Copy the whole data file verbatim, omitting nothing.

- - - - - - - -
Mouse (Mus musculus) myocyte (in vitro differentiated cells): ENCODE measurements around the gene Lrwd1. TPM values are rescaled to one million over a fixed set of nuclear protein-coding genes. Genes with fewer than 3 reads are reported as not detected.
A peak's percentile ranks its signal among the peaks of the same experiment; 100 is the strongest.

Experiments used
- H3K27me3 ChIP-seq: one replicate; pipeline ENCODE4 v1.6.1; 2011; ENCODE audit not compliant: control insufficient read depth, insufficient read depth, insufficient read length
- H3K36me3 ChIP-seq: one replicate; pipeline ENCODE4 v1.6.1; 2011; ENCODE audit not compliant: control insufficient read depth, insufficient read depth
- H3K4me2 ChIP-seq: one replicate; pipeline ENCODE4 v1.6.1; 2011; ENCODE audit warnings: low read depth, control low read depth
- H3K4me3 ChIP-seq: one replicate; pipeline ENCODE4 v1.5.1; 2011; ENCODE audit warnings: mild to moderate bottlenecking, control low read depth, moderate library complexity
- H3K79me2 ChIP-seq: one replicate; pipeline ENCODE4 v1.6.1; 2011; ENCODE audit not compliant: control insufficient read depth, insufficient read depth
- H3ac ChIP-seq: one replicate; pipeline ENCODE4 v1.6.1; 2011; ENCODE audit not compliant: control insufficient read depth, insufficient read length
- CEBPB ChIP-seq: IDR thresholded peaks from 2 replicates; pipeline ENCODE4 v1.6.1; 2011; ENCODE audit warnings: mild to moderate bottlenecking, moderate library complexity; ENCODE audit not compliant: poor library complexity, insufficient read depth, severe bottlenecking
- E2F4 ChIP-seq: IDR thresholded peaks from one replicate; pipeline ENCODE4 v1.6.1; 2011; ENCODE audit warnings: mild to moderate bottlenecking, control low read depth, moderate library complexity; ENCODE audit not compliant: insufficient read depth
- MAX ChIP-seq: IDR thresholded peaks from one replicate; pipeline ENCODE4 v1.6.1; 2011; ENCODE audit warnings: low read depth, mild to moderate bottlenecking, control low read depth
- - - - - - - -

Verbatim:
Mouse (Mus musculus) myocyte (in vitro differentiated cells): ENCODE measurements around the gene Lrwd1. TPM values are rescaled to one million over a fixed set of nuclear protein-coding genes. Genes with fewer than 3 reads are reported as not detected.
A peak's percentile ranks its signal among the peaks of the same experiment; 100 is the strongest.

Experiments used
- H3K27me3 ChIP-seq: one replicate; pipeline ENCODE4 v1.6.1; 2011; ENCODE audit not compliant: control insufficient read depth, insufficient read depth, insufficient read length
- H3K36me3 ChIP-seq: one replicate; pipeline ENCODE4 v1.6.1; 2011; ENCODE audit not compliant: control insufficient read depth, insufficient read depth
- H3K4me2 ChIP-seq: one replicate; pipeline ENCODE4 v1.6.1; 2011; ENCODE audit warnings: low read depth, control low read depth
- H3K4me3 ChIP-seq: one replicate; pipeline ENCODE4 v1.5.1; 2011; ENCODE audit warnings: mild to moderate bottlenecking, control low read depth, moderate library complexity
- H3K79me2 ChIP-seq: one replicate; pipeline ENCODE4 v1.6.1; 2011; ENCODE audit not compliant: control insufficient read depth, insufficient read depth
- H3ac ChIP-seq: one replicate; pipeline ENCODE4 v1.6.1; 2011; ENCODE audit not compliant: control insufficient read depth, insufficient read length
- CEBPB ChIP-seq: IDR thresholded peaks from 2 replicates; pipeline ENCODE4 v1.6.1; 2011; ENCODE audit warnings: mild to moderate bottlenecking, moderate library complexity; ENCODE audit not compliant: poor library complexity, insufficient read depth, severe bottlenecking
- E2F4 ChIP-seq: IDR thresholded peaks from one replicate; pipeline ENCODE4 v1.6.1; 2011; ENCODE audit warnings: mild to moderate bottlenecking, control low read depth, moderate library complexity; ENCODE audit not compliant: insufficient read depth
- MAX ChIP-seq: IDR thresholded peaks from one replicate; pipeline ENCODE4 v1.6.1; 2011; ENCODE audit warnings: low read depth, mild to moderate bottlenecking, control low read depth